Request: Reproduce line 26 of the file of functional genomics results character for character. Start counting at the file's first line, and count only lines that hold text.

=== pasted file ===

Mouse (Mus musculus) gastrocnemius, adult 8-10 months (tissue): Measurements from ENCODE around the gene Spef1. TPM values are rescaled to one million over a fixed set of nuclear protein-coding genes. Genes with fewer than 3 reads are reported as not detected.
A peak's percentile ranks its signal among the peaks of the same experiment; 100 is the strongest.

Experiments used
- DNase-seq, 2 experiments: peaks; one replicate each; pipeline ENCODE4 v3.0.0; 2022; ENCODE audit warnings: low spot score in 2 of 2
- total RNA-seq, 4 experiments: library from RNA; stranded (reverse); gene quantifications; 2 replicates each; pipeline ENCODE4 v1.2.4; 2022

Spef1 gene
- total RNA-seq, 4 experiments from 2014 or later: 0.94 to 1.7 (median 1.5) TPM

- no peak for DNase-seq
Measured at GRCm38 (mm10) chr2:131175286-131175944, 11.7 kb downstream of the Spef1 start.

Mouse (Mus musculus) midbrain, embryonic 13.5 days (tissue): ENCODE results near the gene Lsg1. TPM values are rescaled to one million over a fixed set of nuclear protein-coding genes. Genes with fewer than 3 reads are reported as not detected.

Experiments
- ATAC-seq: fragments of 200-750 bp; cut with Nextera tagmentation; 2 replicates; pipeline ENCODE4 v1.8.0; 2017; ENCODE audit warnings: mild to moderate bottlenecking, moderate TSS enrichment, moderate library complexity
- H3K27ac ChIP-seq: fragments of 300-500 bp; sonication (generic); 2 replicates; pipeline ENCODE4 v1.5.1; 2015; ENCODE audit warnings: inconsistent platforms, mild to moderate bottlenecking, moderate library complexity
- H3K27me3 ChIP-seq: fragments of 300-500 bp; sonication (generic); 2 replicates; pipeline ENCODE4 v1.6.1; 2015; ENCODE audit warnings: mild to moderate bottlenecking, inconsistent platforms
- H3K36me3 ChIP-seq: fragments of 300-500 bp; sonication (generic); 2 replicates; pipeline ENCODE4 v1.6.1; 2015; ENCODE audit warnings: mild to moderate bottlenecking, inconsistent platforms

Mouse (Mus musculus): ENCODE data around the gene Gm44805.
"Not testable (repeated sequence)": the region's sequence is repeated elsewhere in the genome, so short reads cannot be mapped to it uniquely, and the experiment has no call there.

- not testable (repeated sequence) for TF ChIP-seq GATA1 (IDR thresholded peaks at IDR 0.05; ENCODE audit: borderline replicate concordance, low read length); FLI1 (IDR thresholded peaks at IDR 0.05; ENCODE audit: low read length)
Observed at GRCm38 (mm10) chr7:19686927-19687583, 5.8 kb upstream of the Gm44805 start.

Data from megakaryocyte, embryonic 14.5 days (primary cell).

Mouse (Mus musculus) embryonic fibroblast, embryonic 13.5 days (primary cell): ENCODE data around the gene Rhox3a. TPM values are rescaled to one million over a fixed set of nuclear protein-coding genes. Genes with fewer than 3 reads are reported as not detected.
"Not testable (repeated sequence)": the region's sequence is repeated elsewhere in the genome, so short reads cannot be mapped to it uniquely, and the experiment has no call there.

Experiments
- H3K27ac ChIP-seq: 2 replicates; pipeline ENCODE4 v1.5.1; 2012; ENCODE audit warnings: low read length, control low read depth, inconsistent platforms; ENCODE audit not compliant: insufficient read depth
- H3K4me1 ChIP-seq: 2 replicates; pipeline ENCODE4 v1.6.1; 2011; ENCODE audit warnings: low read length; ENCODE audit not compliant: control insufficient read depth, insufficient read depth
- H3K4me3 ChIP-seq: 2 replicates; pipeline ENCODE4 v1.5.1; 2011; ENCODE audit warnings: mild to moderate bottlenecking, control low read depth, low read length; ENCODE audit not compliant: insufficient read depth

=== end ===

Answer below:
- H3K4me3 ChIP-seq: 2 replicates; pipeline ENCODE4 v1.5.1; 2011; ENCODE audit warnings: mild to moderate bottlenecking, control low read depth, low read length; ENCODE audit not compliant: insufficient read depth